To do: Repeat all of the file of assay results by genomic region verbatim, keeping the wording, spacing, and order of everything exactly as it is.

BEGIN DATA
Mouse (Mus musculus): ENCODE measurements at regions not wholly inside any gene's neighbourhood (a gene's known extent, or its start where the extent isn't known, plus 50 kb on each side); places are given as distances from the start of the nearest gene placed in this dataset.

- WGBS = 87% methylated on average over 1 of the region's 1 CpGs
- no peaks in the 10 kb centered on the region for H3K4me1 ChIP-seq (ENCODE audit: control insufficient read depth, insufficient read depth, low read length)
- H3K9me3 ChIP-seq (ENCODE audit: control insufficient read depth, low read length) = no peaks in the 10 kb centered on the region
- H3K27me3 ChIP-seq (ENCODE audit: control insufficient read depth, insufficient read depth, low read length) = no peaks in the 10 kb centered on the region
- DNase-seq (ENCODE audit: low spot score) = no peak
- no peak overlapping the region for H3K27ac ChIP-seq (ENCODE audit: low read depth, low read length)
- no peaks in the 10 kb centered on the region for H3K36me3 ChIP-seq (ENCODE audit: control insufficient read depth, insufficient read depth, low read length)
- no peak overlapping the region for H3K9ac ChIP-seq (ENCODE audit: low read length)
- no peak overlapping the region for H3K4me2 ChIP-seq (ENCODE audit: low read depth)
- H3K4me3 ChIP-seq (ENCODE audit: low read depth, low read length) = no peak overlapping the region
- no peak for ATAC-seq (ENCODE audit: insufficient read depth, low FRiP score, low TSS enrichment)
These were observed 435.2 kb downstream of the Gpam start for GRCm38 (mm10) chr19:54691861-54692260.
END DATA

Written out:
Mouse (Mus musculus): ENCODE measurements at regions not wholly inside any gene's neighbourhood (a gene's known extent, or its start where the extent isn't known, plus 50 kb on each side); places are given as distances from the start of the nearest gene placed in this dataset.

- WGBS = 87% methylated on average over 1 of the region's 1 CpGs
- no peaks in the 10 kb centered on the region for H3K4me1 ChIP-seq (ENCODE audit: control insufficient read depth, insufficient read depth, low read length)
- H3K9me3 ChIP-seq (ENCODE audit: control insufficient read depth, low read length) = no peaks in the 10 kb centered on the region
- H3K27me3 ChIP-seq (ENCODE audit: control insufficient read depth, insufficient read depth, low read length) = no peaks in the 10 kb centered on the region
- DNase-seq (ENCODE audit: low spot score) = no peak
- no peak overlapping the region for H3K27ac ChIP-seq (ENCODE audit: low read depth, low read length)
- no peaks in the 10 kb centered on the region for H3K36me3 ChIP-seq (ENCODE audit: control insufficient read depth, insufficient read depth, low read length)
- no peak overlapping the region for H3K9ac ChIP-seq (ENCODE audit: low read length)
- no peak overlapping the region for H3K4me2 ChIP-seq (ENCODE audit: low read depth)
- H3K4me3 ChIP-seq (ENCODE audit: low read depth, low read length) = no peak overlapping the region
- no peak for ATAC-seq (ENCODE audit: insufficient read depth, low FRiP score, low TSS enrichment)
These were observed 435.2 kb downstream of the Gpam start for GRCm38 (mm10) chr19:54691861-54692260.